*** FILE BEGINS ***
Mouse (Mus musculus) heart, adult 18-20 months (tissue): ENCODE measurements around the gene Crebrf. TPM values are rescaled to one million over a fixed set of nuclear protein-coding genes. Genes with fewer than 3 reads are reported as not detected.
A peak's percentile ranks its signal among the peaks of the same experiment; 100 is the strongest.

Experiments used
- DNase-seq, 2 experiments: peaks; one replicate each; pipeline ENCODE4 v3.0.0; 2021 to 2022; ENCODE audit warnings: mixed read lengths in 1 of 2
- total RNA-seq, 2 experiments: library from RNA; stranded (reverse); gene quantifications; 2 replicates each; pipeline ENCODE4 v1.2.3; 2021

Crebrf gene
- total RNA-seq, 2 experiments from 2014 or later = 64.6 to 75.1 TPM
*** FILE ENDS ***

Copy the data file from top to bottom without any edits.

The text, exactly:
Mouse (Mus musculus) heart, adult 18-20 months (tissue): ENCODE measurements around the gene Crebrf. TPM values are rescaled to one million over a fixed set of nuclear protein-coding genes. Genes with fewer than 3 reads are reported as not detected.
A peak's percentile ranks its signal among the peaks of the same experiment; 100 is the strongest.

Experiments used
- DNase-seq, 2 experiments: peaks; one replicate each; pipeline ENCODE4 v3.0.0; 2021 to 2022; ENCODE audit warnings: mixed read lengths in 1 of 2
- total RNA-seq, 2 experiments: library from RNA; stranded (reverse); gene quantifications; 2 replicates each; pipeline ENCODE4 v1.2.3; 2021

Crebrf gene
- total RNA-seq, 2 experiments from 2014 or later = 64.6 to 75.1 TPM